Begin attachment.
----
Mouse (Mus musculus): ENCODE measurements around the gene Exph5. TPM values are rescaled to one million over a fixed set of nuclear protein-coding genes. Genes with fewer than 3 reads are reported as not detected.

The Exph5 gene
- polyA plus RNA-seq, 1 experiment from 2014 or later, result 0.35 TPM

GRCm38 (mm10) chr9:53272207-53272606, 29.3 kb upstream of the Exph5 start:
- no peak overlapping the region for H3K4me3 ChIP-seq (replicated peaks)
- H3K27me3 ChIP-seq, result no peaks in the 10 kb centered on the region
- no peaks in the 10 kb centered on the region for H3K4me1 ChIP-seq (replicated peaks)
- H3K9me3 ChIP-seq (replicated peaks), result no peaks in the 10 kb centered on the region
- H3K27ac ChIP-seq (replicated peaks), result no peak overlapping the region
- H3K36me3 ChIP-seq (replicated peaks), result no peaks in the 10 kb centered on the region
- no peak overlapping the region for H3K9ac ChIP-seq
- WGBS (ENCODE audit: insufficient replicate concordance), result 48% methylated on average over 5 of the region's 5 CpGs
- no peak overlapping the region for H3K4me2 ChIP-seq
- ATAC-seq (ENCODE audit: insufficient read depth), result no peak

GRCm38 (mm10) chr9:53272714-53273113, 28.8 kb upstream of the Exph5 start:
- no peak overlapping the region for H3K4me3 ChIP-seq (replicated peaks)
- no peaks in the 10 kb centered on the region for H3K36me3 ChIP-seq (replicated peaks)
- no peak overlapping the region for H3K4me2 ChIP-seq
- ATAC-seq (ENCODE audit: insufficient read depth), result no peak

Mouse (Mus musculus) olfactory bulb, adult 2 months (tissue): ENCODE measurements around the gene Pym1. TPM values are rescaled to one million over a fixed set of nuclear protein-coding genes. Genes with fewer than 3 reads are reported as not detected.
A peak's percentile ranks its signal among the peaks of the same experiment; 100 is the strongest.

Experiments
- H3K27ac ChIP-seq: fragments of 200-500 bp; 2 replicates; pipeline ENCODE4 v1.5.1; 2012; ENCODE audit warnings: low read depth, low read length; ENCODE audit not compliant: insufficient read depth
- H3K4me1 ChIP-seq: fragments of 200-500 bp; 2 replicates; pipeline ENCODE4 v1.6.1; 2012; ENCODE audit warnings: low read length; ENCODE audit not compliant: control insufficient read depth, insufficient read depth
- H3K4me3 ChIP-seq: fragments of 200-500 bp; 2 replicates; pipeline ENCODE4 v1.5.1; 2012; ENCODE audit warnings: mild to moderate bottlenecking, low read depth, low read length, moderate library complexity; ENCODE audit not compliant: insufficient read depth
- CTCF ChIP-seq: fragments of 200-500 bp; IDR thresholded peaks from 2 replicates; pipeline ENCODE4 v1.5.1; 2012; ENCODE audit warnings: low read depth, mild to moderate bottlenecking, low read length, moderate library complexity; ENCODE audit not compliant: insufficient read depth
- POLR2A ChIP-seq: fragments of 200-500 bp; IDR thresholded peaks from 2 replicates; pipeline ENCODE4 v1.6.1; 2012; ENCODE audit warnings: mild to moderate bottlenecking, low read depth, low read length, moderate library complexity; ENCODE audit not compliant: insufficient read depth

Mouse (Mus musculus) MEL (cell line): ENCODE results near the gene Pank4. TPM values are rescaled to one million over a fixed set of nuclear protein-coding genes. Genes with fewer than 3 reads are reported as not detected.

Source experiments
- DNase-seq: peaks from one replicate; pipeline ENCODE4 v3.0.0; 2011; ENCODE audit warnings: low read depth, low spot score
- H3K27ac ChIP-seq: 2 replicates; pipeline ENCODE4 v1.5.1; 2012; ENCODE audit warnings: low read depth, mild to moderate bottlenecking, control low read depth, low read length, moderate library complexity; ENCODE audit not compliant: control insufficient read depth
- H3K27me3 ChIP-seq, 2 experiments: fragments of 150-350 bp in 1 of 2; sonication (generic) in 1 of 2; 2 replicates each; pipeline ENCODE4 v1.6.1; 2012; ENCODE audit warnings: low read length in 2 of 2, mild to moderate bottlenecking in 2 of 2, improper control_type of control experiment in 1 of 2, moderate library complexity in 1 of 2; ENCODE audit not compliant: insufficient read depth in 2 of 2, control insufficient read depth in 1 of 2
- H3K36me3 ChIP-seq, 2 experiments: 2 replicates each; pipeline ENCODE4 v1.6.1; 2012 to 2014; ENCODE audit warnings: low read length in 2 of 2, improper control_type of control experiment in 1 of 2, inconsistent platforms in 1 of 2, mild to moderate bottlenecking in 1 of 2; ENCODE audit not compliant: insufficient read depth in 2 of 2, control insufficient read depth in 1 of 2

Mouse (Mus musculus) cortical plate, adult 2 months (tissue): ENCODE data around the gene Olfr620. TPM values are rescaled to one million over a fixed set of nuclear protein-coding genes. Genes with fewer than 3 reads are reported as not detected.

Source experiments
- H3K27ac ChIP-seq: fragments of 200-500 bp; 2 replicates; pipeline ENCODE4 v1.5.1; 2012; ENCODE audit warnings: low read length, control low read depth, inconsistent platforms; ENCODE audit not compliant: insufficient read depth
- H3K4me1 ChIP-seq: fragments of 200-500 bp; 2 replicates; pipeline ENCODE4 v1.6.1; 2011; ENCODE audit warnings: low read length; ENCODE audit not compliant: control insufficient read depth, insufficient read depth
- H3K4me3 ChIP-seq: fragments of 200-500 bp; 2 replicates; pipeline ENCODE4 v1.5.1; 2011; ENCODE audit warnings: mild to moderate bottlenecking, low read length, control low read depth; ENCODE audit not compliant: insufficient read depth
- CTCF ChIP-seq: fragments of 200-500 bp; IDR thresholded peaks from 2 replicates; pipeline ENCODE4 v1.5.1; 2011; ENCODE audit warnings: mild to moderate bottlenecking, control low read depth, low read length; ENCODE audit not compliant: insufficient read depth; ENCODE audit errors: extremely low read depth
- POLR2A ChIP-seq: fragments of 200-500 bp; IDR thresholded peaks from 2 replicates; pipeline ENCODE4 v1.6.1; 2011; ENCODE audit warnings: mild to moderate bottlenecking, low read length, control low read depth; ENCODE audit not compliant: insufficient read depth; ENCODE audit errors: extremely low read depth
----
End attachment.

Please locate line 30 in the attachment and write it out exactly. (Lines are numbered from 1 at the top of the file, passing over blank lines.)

- DNase-seq: peaks from one replicate; pipeline ENCODE4 v3.0.0; 2011; ENCODE audit warnings: low read depth, low spot score